EU Proposes Emission Caps on Aviation, Shipping
The European Union will likely propose that aviation and shipping should cut their carbon dioxide emissions by 10 and 20 percent, respectively, below 2005 levels over the next decade, while it faces a setback in the roll-out of carbon capture and storage plants by 2015, reports Reuters.
EU diplomats told Reuters the cuts might be linked to a tax on fuel, which would be used to generate billions of dollars of revenues to help poor countries cope with climate change — a key topic of debate among industrialized and developing countries before the Copenhagen talks in December.
A recent report by the European Commission calculated the two sectors could generate revenues as high as 25 billion euros ($36.7 billion) a year in 2020, if their emissions were capped at 30 percent below 2005 levels, according to the article.
The EU will present its proposal at a climate talks meeting in Bangkok where climate negotiators from up to 190 nations will try to drive momentum toward a deal to replace the Kyoto Protocol, according to Reuters. Aviation and shipping are not covered by Kyoto.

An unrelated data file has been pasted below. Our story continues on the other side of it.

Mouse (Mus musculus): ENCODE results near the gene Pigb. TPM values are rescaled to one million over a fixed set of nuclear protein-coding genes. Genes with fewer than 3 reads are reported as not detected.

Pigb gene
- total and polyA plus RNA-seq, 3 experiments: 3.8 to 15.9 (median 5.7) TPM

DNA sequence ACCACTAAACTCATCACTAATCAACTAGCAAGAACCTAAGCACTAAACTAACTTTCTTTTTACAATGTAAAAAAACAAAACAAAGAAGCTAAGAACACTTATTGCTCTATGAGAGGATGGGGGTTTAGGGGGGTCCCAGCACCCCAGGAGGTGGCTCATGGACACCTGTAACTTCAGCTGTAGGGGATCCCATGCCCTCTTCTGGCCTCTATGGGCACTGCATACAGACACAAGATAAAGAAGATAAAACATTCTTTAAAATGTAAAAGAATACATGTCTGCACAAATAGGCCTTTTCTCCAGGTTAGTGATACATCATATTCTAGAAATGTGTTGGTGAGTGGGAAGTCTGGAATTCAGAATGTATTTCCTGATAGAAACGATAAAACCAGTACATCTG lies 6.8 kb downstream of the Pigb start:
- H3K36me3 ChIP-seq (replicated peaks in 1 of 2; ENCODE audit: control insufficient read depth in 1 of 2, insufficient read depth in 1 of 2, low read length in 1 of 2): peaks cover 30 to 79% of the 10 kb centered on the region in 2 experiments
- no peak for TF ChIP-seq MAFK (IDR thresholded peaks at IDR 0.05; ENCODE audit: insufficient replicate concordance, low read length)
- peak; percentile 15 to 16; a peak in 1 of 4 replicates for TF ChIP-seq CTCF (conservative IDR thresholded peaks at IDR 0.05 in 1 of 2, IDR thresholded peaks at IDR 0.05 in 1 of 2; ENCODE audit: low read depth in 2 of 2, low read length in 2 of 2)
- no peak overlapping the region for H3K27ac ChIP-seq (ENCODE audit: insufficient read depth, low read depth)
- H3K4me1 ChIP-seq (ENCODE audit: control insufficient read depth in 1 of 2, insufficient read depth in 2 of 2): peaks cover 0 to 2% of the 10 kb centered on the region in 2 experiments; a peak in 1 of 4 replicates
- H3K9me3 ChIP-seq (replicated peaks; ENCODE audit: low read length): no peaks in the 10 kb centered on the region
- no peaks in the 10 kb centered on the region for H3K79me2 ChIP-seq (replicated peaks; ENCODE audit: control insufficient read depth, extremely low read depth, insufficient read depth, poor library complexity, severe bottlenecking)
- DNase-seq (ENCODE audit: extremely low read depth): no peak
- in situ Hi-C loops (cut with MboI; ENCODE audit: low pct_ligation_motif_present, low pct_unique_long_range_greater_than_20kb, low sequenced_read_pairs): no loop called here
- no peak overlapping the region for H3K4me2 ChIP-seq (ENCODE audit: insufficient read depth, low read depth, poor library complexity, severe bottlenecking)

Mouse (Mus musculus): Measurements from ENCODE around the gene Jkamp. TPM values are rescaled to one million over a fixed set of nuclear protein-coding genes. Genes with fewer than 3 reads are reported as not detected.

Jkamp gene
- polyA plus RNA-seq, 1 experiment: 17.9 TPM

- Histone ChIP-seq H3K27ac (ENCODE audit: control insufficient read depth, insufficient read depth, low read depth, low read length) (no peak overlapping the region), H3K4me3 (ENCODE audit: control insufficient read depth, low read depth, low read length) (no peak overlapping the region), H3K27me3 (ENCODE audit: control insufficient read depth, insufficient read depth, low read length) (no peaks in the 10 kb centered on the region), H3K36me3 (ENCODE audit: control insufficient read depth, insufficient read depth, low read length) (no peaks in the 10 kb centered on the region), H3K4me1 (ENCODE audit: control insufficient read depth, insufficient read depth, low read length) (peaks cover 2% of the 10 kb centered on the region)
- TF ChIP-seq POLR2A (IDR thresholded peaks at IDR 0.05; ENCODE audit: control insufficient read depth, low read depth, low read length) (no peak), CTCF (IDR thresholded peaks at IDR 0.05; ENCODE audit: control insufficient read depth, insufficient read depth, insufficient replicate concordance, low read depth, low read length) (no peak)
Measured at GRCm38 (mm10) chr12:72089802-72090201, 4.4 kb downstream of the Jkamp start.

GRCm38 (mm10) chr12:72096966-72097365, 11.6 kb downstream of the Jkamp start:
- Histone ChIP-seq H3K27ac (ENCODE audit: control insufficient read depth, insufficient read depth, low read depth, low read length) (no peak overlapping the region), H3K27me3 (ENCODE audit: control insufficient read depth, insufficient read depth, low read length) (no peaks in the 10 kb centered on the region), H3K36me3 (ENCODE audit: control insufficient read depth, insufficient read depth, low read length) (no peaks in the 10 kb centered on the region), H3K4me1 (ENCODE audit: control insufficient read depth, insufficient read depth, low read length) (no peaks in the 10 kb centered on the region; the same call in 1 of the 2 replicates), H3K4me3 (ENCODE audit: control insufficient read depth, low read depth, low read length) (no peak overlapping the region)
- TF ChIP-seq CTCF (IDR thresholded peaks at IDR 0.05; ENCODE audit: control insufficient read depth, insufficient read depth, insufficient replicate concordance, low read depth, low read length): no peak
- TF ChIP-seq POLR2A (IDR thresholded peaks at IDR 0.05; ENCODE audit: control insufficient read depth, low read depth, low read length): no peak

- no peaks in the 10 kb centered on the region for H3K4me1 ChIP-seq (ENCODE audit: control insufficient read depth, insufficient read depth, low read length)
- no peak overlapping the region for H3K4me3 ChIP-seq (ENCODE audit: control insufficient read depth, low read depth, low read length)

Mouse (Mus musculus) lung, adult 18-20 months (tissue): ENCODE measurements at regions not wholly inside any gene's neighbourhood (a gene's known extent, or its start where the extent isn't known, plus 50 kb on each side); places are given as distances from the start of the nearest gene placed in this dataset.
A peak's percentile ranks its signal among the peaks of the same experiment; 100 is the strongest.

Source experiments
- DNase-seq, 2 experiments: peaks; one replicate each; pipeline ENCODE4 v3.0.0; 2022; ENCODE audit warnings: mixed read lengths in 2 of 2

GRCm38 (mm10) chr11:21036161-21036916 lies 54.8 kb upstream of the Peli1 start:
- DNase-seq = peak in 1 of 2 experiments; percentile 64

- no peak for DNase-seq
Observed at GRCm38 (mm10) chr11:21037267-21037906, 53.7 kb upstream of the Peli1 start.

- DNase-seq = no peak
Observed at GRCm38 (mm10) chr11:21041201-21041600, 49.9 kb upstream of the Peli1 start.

However, nations are split on the proposal. Britain, Ireland, France, the Netherlands, and most eastern European states have indicated support for a cut of 20 percent or more to shipping emissions, but seafaring nations including Malta, Cyprus, and Spain favor lower reductions, reports Reuters.
Contributing to the EU’s challenge, the national ship industry associations of Australia, Belgium, Norway, Sweden and the UK recently announced the industry would be best served under a cap-and-trade scheme.
In addition, France, Finland, Italy, Malta and Austria have suggested airlines get a target lower than 10 percent, reports Reuters.
In other emissions-related news, the European Union is unlikely to meet its target of rolling out full-scale carbon capture and storage (CCS) plants by 2015, primarily due to a lack of funding and financial incentives, reports Reuters.
E.ON AG told Reuters that fitting CCS to a new coal plant in southern England, expected by 2016, depended on winning a UK competition for funding, and full operation of the CCS unit would be “some time” after that. Energy executives told the news agency that a plant will take about four years to build and several additional years for a permitting process.
The plants will cost about $1 billion more to build than a traditional coal plant, but no incentives are yet in place, reports Reuters.
One EU plan is for CCS operators to be awarded about 4 billion euros ($5.89 billion) under the third trading phase of the EU emissions trading scheme (EU ETS) from 2013-2020, according to Reuters.
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